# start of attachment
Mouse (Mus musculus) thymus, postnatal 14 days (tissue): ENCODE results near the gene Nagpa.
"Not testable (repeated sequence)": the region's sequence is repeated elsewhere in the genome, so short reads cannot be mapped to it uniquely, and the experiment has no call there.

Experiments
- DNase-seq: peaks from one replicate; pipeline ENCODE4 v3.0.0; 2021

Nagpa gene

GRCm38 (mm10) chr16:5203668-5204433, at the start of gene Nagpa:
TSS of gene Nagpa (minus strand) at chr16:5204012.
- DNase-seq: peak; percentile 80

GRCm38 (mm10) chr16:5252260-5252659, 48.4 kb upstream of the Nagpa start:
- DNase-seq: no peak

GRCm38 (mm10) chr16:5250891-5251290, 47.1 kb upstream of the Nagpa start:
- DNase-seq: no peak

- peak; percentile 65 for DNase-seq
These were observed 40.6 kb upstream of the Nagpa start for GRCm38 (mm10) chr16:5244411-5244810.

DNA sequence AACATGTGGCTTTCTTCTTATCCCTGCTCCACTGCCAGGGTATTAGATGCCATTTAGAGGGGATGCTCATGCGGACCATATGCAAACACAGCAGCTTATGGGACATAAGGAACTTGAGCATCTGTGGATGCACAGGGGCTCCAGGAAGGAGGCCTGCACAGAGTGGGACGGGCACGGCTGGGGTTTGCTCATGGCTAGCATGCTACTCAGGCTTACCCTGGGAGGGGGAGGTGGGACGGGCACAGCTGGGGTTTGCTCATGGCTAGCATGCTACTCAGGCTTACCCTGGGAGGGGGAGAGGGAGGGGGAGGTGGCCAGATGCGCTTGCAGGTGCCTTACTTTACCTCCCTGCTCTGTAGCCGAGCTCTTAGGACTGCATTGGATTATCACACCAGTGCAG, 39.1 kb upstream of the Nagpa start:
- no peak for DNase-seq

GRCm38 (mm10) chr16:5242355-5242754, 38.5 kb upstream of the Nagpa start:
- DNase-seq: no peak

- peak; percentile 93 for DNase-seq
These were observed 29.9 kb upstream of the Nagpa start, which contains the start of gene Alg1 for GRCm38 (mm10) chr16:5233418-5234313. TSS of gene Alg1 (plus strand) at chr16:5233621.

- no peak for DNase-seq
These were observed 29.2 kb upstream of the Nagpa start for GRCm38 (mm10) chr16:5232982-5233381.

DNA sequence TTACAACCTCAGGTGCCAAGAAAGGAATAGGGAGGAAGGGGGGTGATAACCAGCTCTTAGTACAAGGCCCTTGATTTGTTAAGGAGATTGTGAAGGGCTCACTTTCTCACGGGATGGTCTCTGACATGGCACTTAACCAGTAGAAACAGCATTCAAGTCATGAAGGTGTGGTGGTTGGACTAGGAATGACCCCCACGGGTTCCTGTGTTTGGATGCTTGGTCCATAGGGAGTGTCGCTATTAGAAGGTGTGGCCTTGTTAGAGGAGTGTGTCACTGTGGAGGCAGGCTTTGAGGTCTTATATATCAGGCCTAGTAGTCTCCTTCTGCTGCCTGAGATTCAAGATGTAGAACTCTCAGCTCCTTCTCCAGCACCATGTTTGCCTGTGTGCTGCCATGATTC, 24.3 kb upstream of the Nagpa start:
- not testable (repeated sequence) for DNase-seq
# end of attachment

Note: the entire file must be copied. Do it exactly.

Mouse (Mus musculus) thymus, postnatal 14 days (tissue): ENCODE results near the gene Nagpa.
"Not testable (repeated sequence)": the region's sequence is repeated elsewhere in the genome, so short reads cannot be mapped to it uniquely, and the experiment has no call there.

Experiments
- DNase-seq: peaks from one replicate; pipeline ENCODE4 v3.0.0; 2021

Nagpa gene

GRCm38 (mm10) chr16:5203668-5204433, at the start of gene Nagpa:
TSS of gene Nagpa (minus strand) at chr16:5204012.
- DNase-seq: peak; percentile 80

GRCm38 (mm10) chr16:5252260-5252659, 48.4 kb upstream of the Nagpa start:
- DNase-seq: no peak

GRCm38 (mm10) chr16:5250891-5251290, 47.1 kb upstream of the Nagpa start:
- DNase-seq: no peak

- peak; percentile 65 for DNase-seq
These were observed 40.6 kb upstream of the Nagpa start for GRCm38 (mm10) chr16:5244411-5244810.

DNA sequence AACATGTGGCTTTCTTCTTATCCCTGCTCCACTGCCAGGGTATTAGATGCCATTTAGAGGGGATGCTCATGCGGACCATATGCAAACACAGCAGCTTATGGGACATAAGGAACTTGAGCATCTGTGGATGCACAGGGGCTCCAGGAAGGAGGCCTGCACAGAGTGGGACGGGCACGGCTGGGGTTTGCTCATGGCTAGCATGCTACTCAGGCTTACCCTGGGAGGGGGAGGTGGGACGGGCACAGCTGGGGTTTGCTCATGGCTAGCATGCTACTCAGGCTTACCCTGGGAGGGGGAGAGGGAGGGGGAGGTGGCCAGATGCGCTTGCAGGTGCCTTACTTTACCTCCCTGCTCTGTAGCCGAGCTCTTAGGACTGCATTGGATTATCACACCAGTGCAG, 39.1 kb upstream of the Nagpa start:
- no peak for DNase-seq

GRCm38 (mm10) chr16:5242355-5242754, 38.5 kb upstream of the Nagpa start:
- DNase-seq: no peak

- peak; percentile 93 for DNase-seq
These were observed 29.9 kb upstream of the Nagpa start, which contains the start of gene Alg1 for GRCm38 (mm10) chr16:5233418-5234313. TSS of gene Alg1 (plus strand) at chr16:5233621.

- no peak for DNase-seq
These were observed 29.2 kb upstream of the Nagpa start for GRCm38 (mm10) chr16:5232982-5233381.

DNA sequence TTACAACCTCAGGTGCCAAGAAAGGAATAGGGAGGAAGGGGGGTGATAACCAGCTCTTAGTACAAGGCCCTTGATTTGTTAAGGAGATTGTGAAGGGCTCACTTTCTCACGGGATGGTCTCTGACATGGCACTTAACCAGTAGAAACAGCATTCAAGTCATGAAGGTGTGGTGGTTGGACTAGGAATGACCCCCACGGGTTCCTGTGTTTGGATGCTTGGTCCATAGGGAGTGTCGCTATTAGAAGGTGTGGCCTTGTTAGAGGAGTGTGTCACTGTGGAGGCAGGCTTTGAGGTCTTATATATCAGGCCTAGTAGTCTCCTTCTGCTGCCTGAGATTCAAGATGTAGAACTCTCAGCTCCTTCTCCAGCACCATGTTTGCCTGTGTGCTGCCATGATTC, 24.3 kb upstream of the Nagpa start:
- not testable (repeated sequence) for DNase-seq